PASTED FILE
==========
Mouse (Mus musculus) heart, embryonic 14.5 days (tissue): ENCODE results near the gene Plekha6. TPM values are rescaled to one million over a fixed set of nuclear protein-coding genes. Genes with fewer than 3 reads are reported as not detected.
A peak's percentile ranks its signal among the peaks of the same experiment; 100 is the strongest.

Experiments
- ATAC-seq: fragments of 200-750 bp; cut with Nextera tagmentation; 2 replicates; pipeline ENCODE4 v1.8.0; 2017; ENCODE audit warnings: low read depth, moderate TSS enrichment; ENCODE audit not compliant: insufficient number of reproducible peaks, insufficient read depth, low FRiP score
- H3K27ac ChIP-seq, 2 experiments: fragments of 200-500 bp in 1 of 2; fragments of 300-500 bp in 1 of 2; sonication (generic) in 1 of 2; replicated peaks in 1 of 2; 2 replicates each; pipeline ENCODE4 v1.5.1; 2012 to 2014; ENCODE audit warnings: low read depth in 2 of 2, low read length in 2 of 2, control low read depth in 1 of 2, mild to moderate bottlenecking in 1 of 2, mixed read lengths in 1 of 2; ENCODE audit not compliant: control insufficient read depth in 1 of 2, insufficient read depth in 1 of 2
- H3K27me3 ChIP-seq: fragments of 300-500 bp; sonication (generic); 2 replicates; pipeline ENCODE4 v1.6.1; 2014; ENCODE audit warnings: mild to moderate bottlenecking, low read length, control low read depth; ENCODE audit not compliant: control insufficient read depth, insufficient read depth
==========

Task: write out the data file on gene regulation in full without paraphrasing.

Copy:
Mouse (Mus musculus) heart, embryonic 14.5 days (tissue): ENCODE results near the gene Plekha6. TPM values are rescaled to one million over a fixed set of nuclear protein-coding genes. Genes with fewer than 3 reads are reported as not detected.
A peak's percentile ranks its signal among the peaks of the same experiment; 100 is the strongest.

Experiments
- ATAC-seq: fragments of 200-750 bp; cut with Nextera tagmentation; 2 replicates; pipeline ENCODE4 v1.8.0; 2017; ENCODE audit warnings: low read depth, moderate TSS enrichment; ENCODE audit not compliant: insufficient number of reproducible peaks, insufficient read depth, low FRiP score
- H3K27ac ChIP-seq, 2 experiments: fragments of 200-500 bp in 1 of 2; fragments of 300-500 bp in 1 of 2; sonication (generic) in 1 of 2; replicated peaks in 1 of 2; 2 replicates each; pipeline ENCODE4 v1.5.1; 2012 to 2014; ENCODE audit warnings: low read depth in 2 of 2, low read length in 2 of 2, control low read depth in 1 of 2, mild to moderate bottlenecking in 1 of 2, mixed read lengths in 1 of 2; ENCODE audit not compliant: control insufficient read depth in 1 of 2, insufficient read depth in 1 of 2
- H3K27me3 ChIP-seq: fragments of 300-500 bp; sonication (generic); 2 replicates; pipeline ENCODE4 v1.6.1; 2014; ENCODE audit warnings: mild to moderate bottlenecking, low read length, control low read depth; ENCODE audit not compliant: control insufficient read depth, insufficient read depth